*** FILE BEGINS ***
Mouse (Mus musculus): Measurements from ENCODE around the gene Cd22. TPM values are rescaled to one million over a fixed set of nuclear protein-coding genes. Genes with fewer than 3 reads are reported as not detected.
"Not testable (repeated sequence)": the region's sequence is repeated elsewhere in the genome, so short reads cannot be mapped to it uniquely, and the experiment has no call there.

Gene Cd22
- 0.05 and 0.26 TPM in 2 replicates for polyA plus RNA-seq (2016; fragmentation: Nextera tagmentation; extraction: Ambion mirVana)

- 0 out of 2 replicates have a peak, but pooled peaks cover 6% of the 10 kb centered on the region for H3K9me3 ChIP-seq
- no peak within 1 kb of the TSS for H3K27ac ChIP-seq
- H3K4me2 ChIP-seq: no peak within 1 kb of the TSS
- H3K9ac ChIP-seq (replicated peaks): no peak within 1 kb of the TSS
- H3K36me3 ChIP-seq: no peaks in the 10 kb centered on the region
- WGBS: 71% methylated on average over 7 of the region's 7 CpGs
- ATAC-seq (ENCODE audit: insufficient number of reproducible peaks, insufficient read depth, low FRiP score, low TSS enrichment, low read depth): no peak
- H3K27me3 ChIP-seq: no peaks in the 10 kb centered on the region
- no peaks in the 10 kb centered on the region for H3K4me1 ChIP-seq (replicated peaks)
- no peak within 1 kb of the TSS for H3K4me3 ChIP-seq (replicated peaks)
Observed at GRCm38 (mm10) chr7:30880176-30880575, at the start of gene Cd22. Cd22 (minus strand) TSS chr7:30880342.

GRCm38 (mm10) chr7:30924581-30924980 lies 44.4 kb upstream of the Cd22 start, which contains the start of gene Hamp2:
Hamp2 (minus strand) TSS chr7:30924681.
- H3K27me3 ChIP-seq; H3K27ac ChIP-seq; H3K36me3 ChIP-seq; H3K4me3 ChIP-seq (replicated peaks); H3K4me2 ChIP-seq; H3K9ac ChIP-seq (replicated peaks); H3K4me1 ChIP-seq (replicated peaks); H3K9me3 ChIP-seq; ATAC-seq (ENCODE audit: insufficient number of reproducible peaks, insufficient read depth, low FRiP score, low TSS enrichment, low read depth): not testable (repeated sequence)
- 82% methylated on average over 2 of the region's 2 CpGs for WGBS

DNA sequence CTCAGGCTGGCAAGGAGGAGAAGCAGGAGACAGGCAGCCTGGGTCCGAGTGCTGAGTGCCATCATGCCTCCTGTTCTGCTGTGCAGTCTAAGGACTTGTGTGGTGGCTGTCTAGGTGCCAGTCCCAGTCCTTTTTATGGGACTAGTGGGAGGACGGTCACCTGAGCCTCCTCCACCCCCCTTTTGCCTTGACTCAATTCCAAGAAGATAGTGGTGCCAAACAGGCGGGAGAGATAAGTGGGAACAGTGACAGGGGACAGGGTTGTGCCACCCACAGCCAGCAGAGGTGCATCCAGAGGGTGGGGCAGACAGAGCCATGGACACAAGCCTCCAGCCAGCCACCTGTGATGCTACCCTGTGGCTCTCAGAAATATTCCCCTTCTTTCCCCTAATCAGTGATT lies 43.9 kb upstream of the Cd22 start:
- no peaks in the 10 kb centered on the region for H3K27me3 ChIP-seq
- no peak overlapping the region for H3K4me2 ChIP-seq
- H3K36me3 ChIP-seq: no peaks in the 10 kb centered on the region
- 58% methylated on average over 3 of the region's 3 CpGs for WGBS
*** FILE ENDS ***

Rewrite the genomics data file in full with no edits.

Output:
Mouse (Mus musculus): Measurements from ENCODE around the gene Cd22. TPM values are rescaled to one million over a fixed set of nuclear protein-coding genes. Genes with fewer than 3 reads are reported as not detected.
"Not testable (repeated sequence)": the region's sequence is repeated elsewhere in the genome, so short reads cannot be mapped to it uniquely, and the experiment has no call there.

Gene Cd22
- 0.05 and 0.26 TPM in 2 replicates for polyA plus RNA-seq (2016; fragmentation: Nextera tagmentation; extraction: Ambion mirVana)

- 0 out of 2 replicates have a peak, but pooled peaks cover 6% of the 10 kb centered on the region for H3K9me3 ChIP-seq
- no peak within 1 kb of the TSS for H3K27ac ChIP-seq
- H3K4me2 ChIP-seq: no peak within 1 kb of the TSS
- H3K9ac ChIP-seq (replicated peaks): no peak within 1 kb of the TSS
- H3K36me3 ChIP-seq: no peaks in the 10 kb centered on the region
- WGBS: 71% methylated on average over 7 of the region's 7 CpGs
- ATAC-seq (ENCODE audit: insufficient number of reproducible peaks, insufficient read depth, low FRiP score, low TSS enrichment, low read depth): no peak
- H3K27me3 ChIP-seq: no peaks in the 10 kb centered on the region
- no peaks in the 10 kb centered on the region for H3K4me1 ChIP-seq (replicated peaks)
- no peak within 1 kb of the TSS for H3K4me3 ChIP-seq (replicated peaks)
Observed at GRCm38 (mm10) chr7:30880176-30880575, at the start of gene Cd22. Cd22 (minus strand) TSS chr7:30880342.

GRCm38 (mm10) chr7:30924581-30924980 lies 44.4 kb upstream of the Cd22 start, which contains the start of gene Hamp2:
Hamp2 (minus strand) TSS chr7:30924681.
- H3K27me3 ChIP-seq; H3K27ac ChIP-seq; H3K36me3 ChIP-seq; H3K4me3 ChIP-seq (replicated peaks); H3K4me2 ChIP-seq; H3K9ac ChIP-seq (replicated peaks); H3K4me1 ChIP-seq (replicated peaks); H3K9me3 ChIP-seq; ATAC-seq (ENCODE audit: insufficient number of reproducible peaks, insufficient read depth, low FRiP score, low TSS enrichment, low read depth): not testable (repeated sequence)
- 82% methylated on average over 2 of the region's 2 CpGs for WGBS

DNA sequence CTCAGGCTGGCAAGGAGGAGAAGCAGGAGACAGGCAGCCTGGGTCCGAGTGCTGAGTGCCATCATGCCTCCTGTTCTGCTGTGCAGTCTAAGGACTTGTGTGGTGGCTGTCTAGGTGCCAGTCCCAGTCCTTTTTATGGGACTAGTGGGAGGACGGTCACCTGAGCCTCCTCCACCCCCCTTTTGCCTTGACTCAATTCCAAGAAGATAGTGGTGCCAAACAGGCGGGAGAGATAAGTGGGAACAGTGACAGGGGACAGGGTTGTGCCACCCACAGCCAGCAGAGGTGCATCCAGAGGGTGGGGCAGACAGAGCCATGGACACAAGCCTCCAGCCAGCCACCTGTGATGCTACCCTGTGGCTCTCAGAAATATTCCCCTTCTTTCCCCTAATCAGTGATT lies 43.9 kb upstream of the Cd22 start:
- no peaks in the 10 kb centered on the region for H3K27me3 ChIP-seq
- no peak overlapping the region for H3K4me2 ChIP-seq
- H3K36me3 ChIP-seq: no peaks in the 10 kb centered on the region
- 58% methylated on average over 3 of the region's 3 CpGs for WGBS